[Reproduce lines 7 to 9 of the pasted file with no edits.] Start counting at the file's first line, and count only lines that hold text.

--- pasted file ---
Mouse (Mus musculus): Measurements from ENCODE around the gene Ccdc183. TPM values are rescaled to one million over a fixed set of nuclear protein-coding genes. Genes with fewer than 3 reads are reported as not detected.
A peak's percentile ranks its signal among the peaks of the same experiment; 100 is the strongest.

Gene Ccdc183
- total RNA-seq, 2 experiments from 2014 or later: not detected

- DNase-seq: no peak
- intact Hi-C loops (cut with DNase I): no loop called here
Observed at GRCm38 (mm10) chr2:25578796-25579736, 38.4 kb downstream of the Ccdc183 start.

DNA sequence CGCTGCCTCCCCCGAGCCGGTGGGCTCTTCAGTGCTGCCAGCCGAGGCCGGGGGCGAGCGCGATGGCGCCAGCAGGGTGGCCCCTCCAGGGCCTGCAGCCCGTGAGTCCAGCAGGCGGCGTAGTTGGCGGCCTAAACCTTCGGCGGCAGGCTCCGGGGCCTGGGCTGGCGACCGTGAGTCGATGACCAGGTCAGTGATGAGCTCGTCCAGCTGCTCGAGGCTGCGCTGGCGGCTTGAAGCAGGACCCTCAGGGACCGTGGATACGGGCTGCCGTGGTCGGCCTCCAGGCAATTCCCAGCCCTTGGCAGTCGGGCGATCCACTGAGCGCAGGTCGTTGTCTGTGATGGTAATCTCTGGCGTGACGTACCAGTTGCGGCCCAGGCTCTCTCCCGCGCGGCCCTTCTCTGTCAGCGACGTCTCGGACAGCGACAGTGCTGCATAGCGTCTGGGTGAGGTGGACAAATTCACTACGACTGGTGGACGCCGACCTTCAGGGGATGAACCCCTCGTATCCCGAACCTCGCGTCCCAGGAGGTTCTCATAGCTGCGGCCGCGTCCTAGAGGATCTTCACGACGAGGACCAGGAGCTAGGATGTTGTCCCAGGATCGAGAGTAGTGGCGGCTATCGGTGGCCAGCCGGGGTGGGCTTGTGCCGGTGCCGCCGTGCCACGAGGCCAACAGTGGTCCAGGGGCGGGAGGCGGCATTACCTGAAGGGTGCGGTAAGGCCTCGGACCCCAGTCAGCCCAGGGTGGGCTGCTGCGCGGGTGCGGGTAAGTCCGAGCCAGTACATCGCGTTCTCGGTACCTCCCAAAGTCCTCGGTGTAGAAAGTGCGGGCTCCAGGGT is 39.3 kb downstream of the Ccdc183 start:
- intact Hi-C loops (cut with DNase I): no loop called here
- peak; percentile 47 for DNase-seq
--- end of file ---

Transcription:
Observed at GRCm38 (mm10) chr2:25578796-25579736, 38.4 kb downstream of the Ccdc183 start.

DNA sequence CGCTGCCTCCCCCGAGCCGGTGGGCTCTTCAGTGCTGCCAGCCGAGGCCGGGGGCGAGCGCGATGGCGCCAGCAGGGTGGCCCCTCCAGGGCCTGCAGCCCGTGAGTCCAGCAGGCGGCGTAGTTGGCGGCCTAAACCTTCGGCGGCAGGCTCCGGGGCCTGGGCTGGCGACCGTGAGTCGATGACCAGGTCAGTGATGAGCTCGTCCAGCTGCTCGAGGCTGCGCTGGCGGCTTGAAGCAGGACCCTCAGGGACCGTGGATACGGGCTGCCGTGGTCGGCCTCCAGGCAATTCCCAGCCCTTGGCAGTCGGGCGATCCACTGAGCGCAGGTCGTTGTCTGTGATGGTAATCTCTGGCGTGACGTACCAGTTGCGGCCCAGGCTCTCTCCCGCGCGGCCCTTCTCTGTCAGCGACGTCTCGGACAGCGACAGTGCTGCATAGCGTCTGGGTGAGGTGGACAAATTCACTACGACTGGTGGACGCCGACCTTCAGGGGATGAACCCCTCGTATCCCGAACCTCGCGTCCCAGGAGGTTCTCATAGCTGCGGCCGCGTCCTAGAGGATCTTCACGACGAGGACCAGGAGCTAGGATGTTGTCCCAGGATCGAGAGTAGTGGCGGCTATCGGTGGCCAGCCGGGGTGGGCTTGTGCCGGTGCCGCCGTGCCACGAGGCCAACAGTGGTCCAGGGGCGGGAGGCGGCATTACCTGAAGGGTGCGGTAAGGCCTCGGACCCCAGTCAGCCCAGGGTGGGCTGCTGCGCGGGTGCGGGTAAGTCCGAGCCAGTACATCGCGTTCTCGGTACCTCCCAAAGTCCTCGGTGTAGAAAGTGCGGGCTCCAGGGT is 39.3 kb downstream of the Ccdc183 start:
- intact Hi-C loops (cut with DNase I): no loop called here